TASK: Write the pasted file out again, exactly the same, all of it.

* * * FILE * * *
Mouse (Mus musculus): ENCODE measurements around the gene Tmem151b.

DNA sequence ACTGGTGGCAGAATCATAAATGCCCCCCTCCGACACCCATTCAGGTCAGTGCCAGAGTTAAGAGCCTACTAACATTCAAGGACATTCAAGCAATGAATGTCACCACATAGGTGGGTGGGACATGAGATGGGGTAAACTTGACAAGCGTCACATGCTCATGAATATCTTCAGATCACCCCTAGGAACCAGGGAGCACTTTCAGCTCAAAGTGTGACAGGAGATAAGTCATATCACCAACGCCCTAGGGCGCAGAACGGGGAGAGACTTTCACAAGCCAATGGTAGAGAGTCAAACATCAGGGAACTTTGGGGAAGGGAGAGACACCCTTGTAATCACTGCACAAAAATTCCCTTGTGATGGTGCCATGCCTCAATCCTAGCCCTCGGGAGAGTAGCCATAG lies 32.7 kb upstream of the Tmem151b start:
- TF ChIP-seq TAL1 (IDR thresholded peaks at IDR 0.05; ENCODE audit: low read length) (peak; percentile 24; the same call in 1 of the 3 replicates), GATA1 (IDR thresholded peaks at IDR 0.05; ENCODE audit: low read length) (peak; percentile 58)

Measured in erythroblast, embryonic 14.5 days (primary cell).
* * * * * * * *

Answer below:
Mouse (Mus musculus): ENCODE measurements around the gene Tmem151b.

DNA sequence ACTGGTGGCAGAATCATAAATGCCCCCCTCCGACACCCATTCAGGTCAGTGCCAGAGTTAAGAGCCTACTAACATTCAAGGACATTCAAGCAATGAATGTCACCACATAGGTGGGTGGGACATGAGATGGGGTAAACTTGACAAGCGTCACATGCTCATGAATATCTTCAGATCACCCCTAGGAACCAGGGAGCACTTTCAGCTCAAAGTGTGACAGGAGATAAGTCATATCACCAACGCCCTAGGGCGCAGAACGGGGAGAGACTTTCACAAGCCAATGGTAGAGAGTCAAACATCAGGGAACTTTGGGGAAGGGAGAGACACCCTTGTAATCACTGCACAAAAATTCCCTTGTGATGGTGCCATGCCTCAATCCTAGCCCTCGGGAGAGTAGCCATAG lies 32.7 kb upstream of the Tmem151b start:
- TF ChIP-seq TAL1 (IDR thresholded peaks at IDR 0.05; ENCODE audit: low read length) (peak; percentile 24; the same call in 1 of the 3 replicates), GATA1 (IDR thresholded peaks at IDR 0.05; ENCODE audit: low read length) (peak; percentile 58)

Measured in erythroblast, embryonic 14.5 days (primary cell).